KARACHI: The death toll from violence triggered by Monday’s murder of Syed Raza Haider, a senior leader of the Muttahida Qaumi Movement and member of the Sindh Assembly, rose to 54 after six more people were killed on Tuesday. More than 130 were injured, officials said.

After a brief lull in violence arson attacks and intense firing resumed and within an hour four people were killed in Orangi Town and two in Charpai Gali.

Armed men on a motorcycle pulled outside a general store in Orangi’s Faqeer Colony and fired at Ameer Ali and Wasim. They were taken to the Abbassi Shaheed Hospital, where they died. Officials at the hospital said they had received another bullet-riddle body from the same area. He was identified as Sharafat Khan.

Unknown gunmen fired multiple shots on a group of people in Charpai Gali, killing two youngsters on the spot. They were identified as Fayyaz and Mahmood. Their bodies were moved to Abbassi Shaheed Hospital.

In Aram Bagh area, a man in his mid-20s was gunned down. He was identified as Aslam Khan.

A number of vehicles, shops and pushcarts were set on fire in different localities late in the night. Six trucks were set ablaze near Easa Nagri, a taxi on M.A. Jinnah Road and a teashop in PIB Colony.

Business activities in most towns and cities of interior of Sindh remained suspended and transport was off the roads on Tuesday. Hyderabad, Latifabad, Mirpurkhas, Nawabshah, Sanghar, Umerkot, Kotri, Dadu and Sukkur remained shut while business activities in Thatta and Tandojam were normal.

Some areas resounded with firing. Some shops and vehicles were torched and scattered incidents of violence were reported. Armed youths patrolled markets to ensure that these were closed.

Death toll reached 82 on date in recent Karachi violence. Last updated on 7th Aug, 2010.

Courtesy : DAWN.COM & AFP.

Inshallah !! The site is again updated.

Inshallah !! The site is again updated.

Death toll in Karachi target killings reaches 28 :: Islamists’ instigation suspected.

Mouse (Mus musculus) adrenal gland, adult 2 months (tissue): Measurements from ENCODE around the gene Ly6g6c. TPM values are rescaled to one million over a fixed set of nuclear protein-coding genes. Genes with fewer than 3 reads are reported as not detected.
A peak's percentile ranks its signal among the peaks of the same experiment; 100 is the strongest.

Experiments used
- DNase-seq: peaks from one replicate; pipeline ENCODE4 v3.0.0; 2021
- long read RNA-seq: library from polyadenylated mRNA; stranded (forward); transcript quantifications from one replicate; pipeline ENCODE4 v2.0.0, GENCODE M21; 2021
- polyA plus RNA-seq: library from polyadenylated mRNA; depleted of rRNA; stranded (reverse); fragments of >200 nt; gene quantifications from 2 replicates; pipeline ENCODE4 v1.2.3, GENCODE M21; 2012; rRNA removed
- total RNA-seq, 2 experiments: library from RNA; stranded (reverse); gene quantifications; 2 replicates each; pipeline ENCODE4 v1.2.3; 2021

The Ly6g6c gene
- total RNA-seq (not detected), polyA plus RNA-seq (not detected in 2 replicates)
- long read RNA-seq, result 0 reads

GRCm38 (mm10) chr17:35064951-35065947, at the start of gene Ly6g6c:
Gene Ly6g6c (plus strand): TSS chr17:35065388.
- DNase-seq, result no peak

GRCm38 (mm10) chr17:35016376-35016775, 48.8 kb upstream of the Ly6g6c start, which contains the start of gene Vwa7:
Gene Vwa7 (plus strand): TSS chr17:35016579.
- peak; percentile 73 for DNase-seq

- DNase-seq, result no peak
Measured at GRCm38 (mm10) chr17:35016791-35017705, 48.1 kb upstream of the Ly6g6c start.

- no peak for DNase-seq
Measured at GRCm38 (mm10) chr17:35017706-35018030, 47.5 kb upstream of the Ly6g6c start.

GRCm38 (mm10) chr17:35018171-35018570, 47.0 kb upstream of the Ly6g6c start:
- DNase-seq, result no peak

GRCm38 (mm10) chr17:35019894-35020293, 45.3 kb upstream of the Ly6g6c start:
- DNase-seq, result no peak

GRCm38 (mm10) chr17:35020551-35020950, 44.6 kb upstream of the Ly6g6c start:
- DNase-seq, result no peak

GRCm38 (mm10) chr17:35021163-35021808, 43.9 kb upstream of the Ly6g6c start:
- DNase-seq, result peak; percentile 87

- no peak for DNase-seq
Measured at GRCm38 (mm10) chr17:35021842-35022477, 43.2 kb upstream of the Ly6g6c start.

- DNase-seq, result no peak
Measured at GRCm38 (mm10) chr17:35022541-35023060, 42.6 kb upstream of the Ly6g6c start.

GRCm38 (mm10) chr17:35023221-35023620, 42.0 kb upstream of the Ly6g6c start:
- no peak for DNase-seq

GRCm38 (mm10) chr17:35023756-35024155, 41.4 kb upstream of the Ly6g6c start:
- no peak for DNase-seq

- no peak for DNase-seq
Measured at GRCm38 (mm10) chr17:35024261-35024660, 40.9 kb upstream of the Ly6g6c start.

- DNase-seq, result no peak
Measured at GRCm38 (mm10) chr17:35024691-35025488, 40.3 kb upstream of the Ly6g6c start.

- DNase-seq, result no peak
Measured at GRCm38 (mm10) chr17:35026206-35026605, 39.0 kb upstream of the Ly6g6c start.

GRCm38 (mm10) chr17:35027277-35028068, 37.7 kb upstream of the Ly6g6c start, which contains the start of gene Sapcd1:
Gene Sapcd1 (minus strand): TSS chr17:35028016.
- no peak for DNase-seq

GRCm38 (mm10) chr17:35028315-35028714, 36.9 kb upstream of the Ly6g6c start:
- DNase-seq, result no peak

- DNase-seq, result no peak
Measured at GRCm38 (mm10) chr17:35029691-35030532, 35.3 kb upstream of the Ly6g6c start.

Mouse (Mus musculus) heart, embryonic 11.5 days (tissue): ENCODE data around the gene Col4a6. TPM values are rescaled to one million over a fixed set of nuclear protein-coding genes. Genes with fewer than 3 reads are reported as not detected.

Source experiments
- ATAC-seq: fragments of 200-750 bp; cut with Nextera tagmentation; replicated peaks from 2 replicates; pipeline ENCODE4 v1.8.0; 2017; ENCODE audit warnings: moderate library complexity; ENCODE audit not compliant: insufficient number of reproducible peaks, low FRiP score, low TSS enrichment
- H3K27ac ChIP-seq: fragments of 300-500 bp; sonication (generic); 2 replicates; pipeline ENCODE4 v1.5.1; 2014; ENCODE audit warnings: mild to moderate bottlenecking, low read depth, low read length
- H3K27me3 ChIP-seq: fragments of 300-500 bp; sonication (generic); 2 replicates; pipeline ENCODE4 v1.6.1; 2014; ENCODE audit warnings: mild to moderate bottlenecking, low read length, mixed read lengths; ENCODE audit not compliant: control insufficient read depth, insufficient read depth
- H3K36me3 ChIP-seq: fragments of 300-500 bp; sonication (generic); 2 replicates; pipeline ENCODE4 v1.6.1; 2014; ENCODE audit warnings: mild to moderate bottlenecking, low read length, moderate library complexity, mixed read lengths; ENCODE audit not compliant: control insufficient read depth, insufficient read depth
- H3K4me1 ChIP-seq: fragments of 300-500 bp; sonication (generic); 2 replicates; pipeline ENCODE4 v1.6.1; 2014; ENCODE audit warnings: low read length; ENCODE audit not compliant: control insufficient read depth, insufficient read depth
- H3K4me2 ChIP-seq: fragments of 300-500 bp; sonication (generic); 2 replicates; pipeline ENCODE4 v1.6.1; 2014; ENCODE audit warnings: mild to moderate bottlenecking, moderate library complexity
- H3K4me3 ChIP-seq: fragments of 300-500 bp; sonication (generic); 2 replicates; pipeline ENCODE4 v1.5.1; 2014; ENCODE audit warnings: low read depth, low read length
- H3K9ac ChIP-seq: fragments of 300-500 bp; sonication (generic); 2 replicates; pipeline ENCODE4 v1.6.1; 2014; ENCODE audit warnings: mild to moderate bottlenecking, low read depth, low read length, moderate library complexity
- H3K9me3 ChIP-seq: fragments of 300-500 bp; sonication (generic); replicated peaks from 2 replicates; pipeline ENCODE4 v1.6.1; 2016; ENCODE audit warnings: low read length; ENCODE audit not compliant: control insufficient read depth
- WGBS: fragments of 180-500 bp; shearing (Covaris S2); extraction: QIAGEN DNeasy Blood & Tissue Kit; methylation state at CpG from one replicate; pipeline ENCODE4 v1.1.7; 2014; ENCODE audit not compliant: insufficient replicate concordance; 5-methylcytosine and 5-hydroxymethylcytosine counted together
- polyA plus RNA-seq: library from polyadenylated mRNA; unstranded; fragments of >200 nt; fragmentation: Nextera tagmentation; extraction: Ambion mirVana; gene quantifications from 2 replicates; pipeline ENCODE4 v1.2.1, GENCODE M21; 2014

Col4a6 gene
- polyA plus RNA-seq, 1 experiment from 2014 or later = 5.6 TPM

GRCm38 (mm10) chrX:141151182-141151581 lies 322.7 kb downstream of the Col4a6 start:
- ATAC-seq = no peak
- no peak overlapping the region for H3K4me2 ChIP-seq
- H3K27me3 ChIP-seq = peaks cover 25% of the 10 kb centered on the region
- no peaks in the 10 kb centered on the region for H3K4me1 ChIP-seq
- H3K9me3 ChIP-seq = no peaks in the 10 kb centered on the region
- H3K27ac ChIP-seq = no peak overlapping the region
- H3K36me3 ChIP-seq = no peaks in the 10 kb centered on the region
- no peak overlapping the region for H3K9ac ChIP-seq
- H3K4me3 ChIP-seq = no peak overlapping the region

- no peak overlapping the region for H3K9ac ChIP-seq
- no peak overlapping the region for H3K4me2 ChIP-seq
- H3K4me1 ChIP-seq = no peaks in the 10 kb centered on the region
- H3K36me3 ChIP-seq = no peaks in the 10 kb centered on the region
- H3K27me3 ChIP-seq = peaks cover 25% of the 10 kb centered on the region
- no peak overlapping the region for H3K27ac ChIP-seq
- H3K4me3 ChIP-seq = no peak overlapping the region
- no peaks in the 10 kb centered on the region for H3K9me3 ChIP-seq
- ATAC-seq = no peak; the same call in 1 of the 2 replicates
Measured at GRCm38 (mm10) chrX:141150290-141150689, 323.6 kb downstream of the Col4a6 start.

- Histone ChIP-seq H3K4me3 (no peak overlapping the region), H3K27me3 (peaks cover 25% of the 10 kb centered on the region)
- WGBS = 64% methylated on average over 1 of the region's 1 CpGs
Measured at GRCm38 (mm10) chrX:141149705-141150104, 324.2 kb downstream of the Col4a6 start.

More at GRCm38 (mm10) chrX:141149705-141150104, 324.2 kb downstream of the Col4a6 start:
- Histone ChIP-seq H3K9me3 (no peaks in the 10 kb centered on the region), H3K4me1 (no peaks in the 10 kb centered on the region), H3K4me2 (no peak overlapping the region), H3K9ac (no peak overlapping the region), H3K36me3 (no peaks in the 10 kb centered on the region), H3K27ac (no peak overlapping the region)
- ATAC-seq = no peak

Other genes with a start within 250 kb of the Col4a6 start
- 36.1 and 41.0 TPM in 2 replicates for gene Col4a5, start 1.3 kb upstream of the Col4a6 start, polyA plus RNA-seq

May 20, 2010

A plain-clothes policeman fires a tear gas shell towards demonstrators during a protest against alleged target killings in Karachi.—AFP

KARACHI: The toll in the ongoing target killings rose to 28 on Thursday as eight more people became victims in different parts of Karachi. Reports said that five vehicles were also torched.

Agha Shahi, President ANP Sindh, said that some hidden hands are orchestrating the incidents of violence in a systematic way.

Addressing a press conference, he regretted that culprits involved in the incidents of target killings have never been arrested.—Agencies

Police officers check documents on the killings near a body at a mortuary in Karachi.—AP/File

Karachi Target killing claims 18 lives; hurts 21: police

Thu, 20 May, 2010 | Jumadi-us-Sani 05, 1431

KARACHI: Eighteen people became victims in renewed start of target killings in the city on Wednesday.

Police said the incidents of target killings took place in Sir Syed Town, Kuti Pahari, North Karachi, Abul Ispahani road and other areas.

Meanwhile, President Awami National Party Shahi Syed, heading a delegation, called on Sindh Chief Minister Syed Qaim Ali Shah to discuss the issue of target killings.

The chief minister took strict notice of the killings started during the last 24 hours and called for effective steps to maintain law and order.

He assured the ANP delegation that killers involved in target killings would soon be arrested and awarded exemplary punishment.

He directed the law enforcing organisations and administration to bring the criminals to book.

The news.com.pk reports that the number of deaths in separate incidents of target killing in capital city Karachi has mounted to 18 while as many as another 21 sustained injuries, Geo reported Wednesday.

A total of four vehicles were torched in reaction of target killing incidents, witnesses said.

Markets and shops were closed early in the city on account of target killing reports.

According to police, armed men barged into a shop and opened firing, killing some persons and injuring three others. They were rushed to the Jinnah Hospital.

A severely bruised and bullet-riddled body of an identified man was found dumped near Katti Pahari area in North Nazimabad area.

In another incident, unknown gunmen shot and killed one person near Qaba Morr in Orangi Town. While two persons sustained injuries.

One person was killed in Landhi Town.